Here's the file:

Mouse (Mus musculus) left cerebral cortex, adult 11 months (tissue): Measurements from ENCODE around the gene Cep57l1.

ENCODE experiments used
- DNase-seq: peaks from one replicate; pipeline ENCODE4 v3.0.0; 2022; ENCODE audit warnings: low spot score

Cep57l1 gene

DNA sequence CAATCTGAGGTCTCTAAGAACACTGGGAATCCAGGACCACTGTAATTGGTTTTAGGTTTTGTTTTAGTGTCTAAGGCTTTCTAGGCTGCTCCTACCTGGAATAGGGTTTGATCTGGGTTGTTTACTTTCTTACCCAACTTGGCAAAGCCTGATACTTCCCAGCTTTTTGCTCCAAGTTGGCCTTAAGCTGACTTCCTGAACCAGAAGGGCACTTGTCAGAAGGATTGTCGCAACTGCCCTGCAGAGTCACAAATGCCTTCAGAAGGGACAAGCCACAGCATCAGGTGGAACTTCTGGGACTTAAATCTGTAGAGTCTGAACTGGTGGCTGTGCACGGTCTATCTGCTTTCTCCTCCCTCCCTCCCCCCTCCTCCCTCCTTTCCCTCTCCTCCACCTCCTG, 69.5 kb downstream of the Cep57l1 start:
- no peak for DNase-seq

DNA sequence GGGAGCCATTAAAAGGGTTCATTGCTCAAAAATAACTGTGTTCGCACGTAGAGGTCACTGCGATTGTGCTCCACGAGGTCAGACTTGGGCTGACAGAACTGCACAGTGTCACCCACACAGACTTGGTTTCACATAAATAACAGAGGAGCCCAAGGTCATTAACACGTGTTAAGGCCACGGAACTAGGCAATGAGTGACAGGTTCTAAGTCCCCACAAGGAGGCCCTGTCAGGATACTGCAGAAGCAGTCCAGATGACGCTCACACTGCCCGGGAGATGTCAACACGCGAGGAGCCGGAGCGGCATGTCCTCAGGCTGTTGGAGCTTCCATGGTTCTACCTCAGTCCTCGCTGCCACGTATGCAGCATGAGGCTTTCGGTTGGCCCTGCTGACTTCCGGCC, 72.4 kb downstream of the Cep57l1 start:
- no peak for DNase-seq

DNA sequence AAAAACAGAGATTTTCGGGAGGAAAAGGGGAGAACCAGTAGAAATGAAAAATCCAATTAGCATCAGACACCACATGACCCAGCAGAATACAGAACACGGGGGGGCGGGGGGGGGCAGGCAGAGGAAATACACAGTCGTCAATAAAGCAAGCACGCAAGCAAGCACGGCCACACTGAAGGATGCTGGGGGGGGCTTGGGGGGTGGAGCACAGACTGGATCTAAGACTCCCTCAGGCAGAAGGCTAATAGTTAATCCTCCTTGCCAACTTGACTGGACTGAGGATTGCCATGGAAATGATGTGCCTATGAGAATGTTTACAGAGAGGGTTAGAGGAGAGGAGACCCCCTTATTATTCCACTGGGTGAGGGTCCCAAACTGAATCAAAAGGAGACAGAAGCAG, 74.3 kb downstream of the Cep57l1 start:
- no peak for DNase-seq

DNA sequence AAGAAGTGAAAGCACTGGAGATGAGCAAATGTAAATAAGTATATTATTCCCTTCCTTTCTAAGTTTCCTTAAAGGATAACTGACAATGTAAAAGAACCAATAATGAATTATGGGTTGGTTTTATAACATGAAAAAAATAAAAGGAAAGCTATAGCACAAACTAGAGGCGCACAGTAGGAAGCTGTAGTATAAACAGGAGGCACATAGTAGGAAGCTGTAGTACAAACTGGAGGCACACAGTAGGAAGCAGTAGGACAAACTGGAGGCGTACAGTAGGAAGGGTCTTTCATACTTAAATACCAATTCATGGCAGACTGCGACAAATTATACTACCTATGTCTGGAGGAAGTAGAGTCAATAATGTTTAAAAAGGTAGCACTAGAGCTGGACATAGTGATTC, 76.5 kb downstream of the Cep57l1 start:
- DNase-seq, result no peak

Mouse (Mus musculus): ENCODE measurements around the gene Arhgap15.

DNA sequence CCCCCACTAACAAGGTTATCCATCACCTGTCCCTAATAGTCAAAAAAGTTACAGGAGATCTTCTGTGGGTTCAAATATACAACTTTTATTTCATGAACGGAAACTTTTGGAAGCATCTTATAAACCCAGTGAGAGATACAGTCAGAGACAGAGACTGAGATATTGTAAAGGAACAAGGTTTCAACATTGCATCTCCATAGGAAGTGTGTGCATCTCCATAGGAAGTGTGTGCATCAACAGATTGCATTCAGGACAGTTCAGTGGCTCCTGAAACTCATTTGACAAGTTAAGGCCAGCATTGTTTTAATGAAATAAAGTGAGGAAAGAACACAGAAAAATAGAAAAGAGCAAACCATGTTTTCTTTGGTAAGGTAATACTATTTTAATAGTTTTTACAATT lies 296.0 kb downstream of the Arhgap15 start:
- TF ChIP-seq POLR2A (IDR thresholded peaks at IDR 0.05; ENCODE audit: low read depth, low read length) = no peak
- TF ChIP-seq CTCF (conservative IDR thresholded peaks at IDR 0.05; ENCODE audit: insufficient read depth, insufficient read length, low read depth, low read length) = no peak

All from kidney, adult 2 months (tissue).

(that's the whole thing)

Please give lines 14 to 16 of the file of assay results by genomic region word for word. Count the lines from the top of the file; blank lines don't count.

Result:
DNA sequence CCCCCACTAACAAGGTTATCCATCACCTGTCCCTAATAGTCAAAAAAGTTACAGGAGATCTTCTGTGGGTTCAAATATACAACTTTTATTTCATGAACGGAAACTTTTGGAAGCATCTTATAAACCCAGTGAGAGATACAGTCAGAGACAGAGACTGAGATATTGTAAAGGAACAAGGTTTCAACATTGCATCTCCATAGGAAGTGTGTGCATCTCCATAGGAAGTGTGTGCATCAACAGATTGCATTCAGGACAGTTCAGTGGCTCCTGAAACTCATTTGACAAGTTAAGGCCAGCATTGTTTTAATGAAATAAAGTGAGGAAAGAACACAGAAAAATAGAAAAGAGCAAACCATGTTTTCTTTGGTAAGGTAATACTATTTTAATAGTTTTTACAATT lies 296.0 kb downstream of the Arhgap15 start:
- TF ChIP-seq POLR2A (IDR thresholded peaks at IDR 0.05; ENCODE audit: low read depth, low read length) = no peak
- TF ChIP-seq CTCF (conservative IDR thresholded peaks at IDR 0.05; ENCODE audit: insufficient read depth, insufficient read length, low read depth, low read length) = no peak